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# Binary images

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## 1 What we are trying to find in the image

We approach computer vision from the following direction.

The task is very simple. Consider the image on the right. We would like the computer to see what we see - a bunch of black "objects" on white background. We also would like these objects measured and their locations found. And we want these objects captured – pixel-wise -- so that we can deal with them as separate entities.

This problem is commonly known as "component labeling" and has many different solutions. The approach we suggest below and the algorithm we develop are different from those. However, keep in mind that the output is always the same!

There also "holes" in these objects. In fact, in the second image we have white "objects" on black background. This suggests that we should capture both.

The approach is based on cell decomposition of images, as is common in algebraic topology. This allows us to deal with objects and holes simultaneously and later to proceed to 3D with relative ease.

The algorithm is incremental, as we add pixels one by one. This allows us to proceed later to gray scale and color images with relative ease.

What about those dots on the right? They surely don't count? Maybe not. It's not for us to decide. We capture them, we measure them, we find their locations. No matter how small! After that, if the user considers them unimportant, he can ignore them. This can be as simple as moving a slider.

Image analysis should be lossless

That's the principle we will follow here.

What if the user knows a priori that everything below a certain threshold is unimportant and doesn't want to waste time analyzing it? The answer is, shrink the image!

At this point you may want to preview the output of this analysis by running our software, Pixcavator. To see the code consider this simple demo program  (a few binary images are attached). Also take a look at our image analysis examples. To experiment with the concepts, download the free Pixcavator Student Edition.

For more detail see Objects in binary images.

## 2 The cell decomposition of the image

A binary image is a combination of black and white pixels. Normally, it is assumed that objects are black and the background is white. How do you represent these objects? Well, each pixel is given by its location in the image, so it is just a pair of numbers. It seems natural to represent the object simply as a list of pairs of numbers and this is the way it is commonly done.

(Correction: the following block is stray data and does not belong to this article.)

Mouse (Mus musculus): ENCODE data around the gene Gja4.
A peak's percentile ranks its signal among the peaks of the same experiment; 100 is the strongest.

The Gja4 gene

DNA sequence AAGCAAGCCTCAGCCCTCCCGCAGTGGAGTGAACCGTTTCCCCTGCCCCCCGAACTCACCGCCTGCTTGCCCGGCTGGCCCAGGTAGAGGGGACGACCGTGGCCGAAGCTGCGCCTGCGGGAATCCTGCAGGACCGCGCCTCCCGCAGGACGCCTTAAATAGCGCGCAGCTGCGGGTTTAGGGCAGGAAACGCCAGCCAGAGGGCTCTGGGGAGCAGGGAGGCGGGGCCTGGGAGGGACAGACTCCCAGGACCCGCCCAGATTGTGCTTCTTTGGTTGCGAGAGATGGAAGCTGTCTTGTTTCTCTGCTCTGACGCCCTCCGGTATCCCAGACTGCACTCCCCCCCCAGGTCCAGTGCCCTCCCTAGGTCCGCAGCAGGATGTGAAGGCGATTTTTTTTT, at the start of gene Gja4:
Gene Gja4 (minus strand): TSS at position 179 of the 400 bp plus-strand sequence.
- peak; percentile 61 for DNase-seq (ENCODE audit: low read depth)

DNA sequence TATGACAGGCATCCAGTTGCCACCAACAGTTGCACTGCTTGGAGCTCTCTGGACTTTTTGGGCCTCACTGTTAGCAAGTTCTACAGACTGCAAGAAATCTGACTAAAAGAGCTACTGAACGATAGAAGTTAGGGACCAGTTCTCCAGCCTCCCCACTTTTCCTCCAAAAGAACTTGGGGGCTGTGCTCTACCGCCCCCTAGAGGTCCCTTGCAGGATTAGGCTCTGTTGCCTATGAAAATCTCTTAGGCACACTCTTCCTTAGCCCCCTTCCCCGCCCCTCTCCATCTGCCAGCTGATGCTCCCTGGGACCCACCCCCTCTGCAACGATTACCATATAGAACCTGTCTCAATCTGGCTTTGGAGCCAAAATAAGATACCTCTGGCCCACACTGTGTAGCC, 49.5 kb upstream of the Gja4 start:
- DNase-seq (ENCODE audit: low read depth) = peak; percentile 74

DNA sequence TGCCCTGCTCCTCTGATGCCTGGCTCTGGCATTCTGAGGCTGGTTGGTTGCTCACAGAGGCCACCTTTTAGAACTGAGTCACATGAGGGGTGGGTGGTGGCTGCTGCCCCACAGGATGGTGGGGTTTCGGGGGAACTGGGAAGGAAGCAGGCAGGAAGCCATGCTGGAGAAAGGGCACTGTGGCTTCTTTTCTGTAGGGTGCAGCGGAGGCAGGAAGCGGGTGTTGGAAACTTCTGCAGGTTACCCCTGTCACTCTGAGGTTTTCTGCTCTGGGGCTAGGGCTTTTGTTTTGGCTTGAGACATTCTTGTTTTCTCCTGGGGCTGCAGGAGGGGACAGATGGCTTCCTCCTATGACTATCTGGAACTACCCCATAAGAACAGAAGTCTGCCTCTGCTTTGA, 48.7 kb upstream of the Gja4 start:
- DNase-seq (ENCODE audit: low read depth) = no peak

However, we will think of a pixel as a square, or a tile. This representation allows a convenient way to describe the boundary of a pixel as a combination of the four edges. Since an edge is shared by two adjacent pixels, keeping a list of these edges is a way to record how pixels are attached to each other.

Now, if the image is made of pixels, they are attached to each other along the edges they share. This it is easily applicable to all dimensions:

• a vertex is a $0$-cell,
• two adjacent edges are $1$-cells and they share a vertex, a $0$-cell,
• two adjacent pixels are $2$-cells and they share an edge, a $1$-cell,
• two adjacent voxels are $3$-cells and they share a face, a $2$-cell,
• etc.

The pattern becomes clear.

For more details see Cell decomposition of images.

## 3 Using cycles to partition the image The topological features are captured by cycles. Here $A$ and $B$ are $0$-cycles, $C$ and $C’$ are $1$-cycles (outside components clockwise and inside holes counterclockwise).

In this article our interest is 2D images only. As a result, we will have to deal with only objects and their holes. Now, we can think of white objects as holes in dark objects or vice versa. We have to choose one of these two options and we choose the former.

Binary images are analyzed as if they have black objects on white background.

Both objects and holes are captured by cycles. Until later, by cycles we will understand circular sequences of edges. There are $0$- and $1$-cycles:

• $0$-cycles represent objects or connected components of the image,
• $1$-cycles represent holes.